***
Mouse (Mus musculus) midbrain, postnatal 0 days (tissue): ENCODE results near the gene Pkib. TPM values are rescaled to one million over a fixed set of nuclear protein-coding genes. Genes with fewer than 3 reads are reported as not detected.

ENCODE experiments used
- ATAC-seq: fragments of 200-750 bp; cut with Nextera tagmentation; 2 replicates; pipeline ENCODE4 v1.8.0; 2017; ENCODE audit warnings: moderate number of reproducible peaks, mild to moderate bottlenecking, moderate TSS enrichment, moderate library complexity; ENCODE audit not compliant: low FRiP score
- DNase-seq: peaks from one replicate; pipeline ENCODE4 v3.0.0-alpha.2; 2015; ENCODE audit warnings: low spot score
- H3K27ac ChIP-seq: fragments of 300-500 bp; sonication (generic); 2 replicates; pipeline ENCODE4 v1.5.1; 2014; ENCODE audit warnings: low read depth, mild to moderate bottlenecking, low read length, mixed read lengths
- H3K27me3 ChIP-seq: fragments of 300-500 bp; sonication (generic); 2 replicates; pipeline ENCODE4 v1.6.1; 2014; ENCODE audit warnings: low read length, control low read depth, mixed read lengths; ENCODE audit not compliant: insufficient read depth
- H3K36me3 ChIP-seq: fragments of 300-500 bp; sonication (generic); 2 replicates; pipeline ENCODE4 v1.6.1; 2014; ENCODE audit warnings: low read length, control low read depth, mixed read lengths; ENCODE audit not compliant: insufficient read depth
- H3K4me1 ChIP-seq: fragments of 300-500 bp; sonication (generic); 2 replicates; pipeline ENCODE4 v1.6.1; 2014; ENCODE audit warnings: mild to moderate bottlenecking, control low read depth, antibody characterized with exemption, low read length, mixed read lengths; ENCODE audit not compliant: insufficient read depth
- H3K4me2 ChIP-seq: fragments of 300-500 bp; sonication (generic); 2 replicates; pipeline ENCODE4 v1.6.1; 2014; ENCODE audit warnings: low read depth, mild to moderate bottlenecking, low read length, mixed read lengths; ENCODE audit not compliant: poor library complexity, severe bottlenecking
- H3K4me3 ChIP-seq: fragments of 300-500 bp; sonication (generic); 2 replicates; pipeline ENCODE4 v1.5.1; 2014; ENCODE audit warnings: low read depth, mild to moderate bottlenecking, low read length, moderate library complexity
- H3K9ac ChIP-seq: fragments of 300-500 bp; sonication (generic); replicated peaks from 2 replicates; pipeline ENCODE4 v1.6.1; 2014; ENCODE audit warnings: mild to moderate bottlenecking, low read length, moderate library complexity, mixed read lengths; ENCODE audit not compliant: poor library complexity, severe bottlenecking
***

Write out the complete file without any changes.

Mouse (Mus musculus) midbrain, postnatal 0 days (tissue): ENCODE results near the gene Pkib. TPM values are rescaled to one million over a fixed set of nuclear protein-coding genes. Genes with fewer than 3 reads are reported as not detected.

ENCODE experiments used
- ATAC-seq: fragments of 200-750 bp; cut with Nextera tagmentation; 2 replicates; pipeline ENCODE4 v1.8.0; 2017; ENCODE audit warnings: moderate number of reproducible peaks, mild to moderate bottlenecking, moderate TSS enrichment, moderate library complexity; ENCODE audit not compliant: low FRiP score
- DNase-seq: peaks from one replicate; pipeline ENCODE4 v3.0.0-alpha.2; 2015; ENCODE audit warnings: low spot score
- H3K27ac ChIP-seq: fragments of 300-500 bp; sonication (generic); 2 replicates; pipeline ENCODE4 v1.5.1; 2014; ENCODE audit warnings: low read depth, mild to moderate bottlenecking, low read length, mixed read lengths
- H3K27me3 ChIP-seq: fragments of 300-500 bp; sonication (generic); 2 replicates; pipeline ENCODE4 v1.6.1; 2014; ENCODE audit warnings: low read length, control low read depth, mixed read lengths; ENCODE audit not compliant: insufficient read depth
- H3K36me3 ChIP-seq: fragments of 300-500 bp; sonication (generic); 2 replicates; pipeline ENCODE4 v1.6.1; 2014; ENCODE audit warnings: low read length, control low read depth, mixed read lengths; ENCODE audit not compliant: insufficient read depth
- H3K4me1 ChIP-seq: fragments of 300-500 bp; sonication (generic); 2 replicates; pipeline ENCODE4 v1.6.1; 2014; ENCODE audit warnings: mild to moderate bottlenecking, control low read depth, antibody characterized with exemption, low read length, mixed read lengths; ENCODE audit not compliant: insufficient read depth
- H3K4me2 ChIP-seq: fragments of 300-500 bp; sonication (generic); 2 replicates; pipeline ENCODE4 v1.6.1; 2014; ENCODE audit warnings: low read depth, mild to moderate bottlenecking, low read length, mixed read lengths; ENCODE audit not compliant: poor library complexity, severe bottlenecking
- H3K4me3 ChIP-seq: fragments of 300-500 bp; sonication (generic); 2 replicates; pipeline ENCODE4 v1.5.1; 2014; ENCODE audit warnings: low read depth, mild to moderate bottlenecking, low read length, moderate library complexity
- H3K9ac ChIP-seq: fragments of 300-500 bp; sonication (generic); replicated peaks from 2 replicates; pipeline ENCODE4 v1.6.1; 2014; ENCODE audit warnings: mild to moderate bottlenecking, low read length, moderate library complexity, mixed read lengths; ENCODE audit not compliant: poor library complexity, severe bottlenecking